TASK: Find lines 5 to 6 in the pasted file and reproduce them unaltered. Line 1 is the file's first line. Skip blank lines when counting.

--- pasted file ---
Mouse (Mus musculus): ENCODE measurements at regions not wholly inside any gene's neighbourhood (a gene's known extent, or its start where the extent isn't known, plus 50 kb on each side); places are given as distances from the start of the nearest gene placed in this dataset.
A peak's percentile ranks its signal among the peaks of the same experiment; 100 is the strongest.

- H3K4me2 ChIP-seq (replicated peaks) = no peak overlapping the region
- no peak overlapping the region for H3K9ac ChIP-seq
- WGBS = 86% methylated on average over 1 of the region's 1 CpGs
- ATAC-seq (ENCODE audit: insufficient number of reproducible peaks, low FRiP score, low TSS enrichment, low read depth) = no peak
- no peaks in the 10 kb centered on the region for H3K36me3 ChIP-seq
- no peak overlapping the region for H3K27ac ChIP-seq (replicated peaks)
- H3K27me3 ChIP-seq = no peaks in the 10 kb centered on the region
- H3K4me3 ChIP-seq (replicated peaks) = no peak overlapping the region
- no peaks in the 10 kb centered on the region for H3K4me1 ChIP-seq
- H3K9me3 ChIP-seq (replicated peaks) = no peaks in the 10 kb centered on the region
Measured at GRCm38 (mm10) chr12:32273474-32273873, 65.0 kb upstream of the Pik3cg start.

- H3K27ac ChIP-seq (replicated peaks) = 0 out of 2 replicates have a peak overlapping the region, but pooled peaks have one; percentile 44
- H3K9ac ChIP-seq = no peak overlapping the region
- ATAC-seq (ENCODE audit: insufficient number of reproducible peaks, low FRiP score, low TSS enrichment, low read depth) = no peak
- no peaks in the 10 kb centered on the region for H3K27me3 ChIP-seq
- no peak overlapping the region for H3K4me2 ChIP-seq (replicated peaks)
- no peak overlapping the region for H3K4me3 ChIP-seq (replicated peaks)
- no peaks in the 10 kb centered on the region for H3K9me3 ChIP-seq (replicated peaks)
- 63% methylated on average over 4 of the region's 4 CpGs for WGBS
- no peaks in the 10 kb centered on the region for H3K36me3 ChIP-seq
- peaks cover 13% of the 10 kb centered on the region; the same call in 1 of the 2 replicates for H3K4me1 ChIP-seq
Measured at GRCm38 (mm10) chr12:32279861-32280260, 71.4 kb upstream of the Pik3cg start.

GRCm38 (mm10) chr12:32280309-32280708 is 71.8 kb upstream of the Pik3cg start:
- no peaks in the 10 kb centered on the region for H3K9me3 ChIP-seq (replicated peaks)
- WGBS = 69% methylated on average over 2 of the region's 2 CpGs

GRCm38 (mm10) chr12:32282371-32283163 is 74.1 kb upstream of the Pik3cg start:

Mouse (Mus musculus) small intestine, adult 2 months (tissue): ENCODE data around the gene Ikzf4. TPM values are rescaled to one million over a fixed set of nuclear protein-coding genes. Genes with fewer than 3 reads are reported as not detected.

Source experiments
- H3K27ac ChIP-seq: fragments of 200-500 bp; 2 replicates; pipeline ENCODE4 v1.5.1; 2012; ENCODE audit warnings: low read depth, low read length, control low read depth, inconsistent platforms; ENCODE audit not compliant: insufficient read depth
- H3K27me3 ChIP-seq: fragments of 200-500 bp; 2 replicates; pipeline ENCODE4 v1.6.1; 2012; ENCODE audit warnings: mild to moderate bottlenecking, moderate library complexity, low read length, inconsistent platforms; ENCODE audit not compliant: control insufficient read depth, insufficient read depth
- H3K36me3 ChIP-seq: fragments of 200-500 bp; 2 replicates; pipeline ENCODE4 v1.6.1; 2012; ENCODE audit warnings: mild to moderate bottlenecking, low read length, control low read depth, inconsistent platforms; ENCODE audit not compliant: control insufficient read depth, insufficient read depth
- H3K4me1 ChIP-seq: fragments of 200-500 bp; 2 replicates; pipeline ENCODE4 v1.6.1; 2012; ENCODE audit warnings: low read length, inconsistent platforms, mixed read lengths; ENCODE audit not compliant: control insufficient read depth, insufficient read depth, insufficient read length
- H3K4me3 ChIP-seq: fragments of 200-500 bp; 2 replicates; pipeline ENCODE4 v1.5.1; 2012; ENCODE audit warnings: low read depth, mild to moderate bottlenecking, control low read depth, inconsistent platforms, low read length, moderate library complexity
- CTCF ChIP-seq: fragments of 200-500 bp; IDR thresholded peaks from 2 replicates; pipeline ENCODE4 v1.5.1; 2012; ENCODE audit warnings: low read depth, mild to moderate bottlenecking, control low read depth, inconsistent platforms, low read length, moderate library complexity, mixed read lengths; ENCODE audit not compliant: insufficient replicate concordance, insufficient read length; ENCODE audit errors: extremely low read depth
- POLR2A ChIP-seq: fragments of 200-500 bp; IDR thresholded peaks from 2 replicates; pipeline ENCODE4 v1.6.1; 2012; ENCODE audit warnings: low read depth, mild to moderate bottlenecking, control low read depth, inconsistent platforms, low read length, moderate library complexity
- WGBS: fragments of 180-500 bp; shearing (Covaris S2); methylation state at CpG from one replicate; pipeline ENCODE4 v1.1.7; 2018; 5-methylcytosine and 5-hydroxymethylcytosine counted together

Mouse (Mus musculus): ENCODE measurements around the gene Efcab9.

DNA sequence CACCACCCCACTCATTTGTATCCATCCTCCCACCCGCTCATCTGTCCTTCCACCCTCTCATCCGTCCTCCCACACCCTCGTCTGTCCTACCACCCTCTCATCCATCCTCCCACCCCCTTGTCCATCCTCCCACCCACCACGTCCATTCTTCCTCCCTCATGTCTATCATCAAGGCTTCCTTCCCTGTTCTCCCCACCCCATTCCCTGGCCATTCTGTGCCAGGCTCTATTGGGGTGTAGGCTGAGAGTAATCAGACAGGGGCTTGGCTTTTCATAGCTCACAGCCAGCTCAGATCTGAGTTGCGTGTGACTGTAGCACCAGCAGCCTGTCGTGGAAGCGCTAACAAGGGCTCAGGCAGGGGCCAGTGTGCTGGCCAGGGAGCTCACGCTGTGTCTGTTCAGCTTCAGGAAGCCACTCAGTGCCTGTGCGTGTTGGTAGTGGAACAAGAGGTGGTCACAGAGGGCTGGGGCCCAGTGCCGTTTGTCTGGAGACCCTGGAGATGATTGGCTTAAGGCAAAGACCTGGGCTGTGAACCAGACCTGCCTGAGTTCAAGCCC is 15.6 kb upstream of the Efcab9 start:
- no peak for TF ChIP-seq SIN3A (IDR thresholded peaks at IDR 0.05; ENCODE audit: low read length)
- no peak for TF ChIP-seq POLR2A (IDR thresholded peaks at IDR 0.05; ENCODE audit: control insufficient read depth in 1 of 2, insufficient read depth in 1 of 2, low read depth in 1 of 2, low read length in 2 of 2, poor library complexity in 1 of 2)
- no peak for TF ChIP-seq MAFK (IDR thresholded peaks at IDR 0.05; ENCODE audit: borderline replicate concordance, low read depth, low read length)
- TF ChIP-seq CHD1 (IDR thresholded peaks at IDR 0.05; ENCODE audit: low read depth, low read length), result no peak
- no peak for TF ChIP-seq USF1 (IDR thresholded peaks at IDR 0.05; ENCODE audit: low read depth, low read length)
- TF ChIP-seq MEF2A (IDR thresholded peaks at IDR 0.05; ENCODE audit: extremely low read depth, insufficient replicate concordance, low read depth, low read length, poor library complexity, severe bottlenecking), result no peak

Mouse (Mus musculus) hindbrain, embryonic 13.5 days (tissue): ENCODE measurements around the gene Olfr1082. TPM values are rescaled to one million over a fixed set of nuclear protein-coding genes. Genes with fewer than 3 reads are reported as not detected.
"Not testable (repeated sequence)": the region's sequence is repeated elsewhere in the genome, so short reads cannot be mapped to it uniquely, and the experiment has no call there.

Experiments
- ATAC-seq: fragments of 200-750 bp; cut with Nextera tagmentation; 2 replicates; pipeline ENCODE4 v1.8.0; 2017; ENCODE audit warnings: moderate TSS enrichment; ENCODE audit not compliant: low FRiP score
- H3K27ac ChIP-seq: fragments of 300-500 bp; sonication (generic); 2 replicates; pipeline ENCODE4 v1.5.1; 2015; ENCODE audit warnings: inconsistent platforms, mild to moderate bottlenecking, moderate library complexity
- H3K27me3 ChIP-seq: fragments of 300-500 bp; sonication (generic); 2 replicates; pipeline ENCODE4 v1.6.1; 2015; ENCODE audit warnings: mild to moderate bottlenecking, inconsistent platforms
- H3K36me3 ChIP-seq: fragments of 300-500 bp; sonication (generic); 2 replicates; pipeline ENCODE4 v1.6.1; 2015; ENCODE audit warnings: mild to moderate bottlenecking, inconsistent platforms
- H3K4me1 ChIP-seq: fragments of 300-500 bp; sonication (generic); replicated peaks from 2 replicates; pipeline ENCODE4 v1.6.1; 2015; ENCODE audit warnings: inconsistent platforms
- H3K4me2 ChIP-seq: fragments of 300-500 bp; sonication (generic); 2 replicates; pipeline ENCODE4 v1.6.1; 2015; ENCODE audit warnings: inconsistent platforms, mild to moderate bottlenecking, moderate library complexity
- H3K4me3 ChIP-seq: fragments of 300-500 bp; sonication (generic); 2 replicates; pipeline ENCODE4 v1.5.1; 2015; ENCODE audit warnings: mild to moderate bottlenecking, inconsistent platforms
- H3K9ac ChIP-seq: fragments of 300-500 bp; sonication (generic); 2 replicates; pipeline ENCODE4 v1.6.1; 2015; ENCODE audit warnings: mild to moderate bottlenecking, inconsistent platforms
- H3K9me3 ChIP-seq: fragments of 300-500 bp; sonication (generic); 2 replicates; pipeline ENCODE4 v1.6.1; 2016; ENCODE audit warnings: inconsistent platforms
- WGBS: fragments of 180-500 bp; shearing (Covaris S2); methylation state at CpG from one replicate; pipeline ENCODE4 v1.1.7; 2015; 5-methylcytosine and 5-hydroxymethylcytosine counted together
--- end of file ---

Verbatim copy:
- WGBS = 86% methylated on average over 1 of the region's 1 CpGs
- ATAC-seq (ENCODE audit: insufficient number of reproducible peaks, low FRiP score, low TSS enrichment, low read depth) = no peak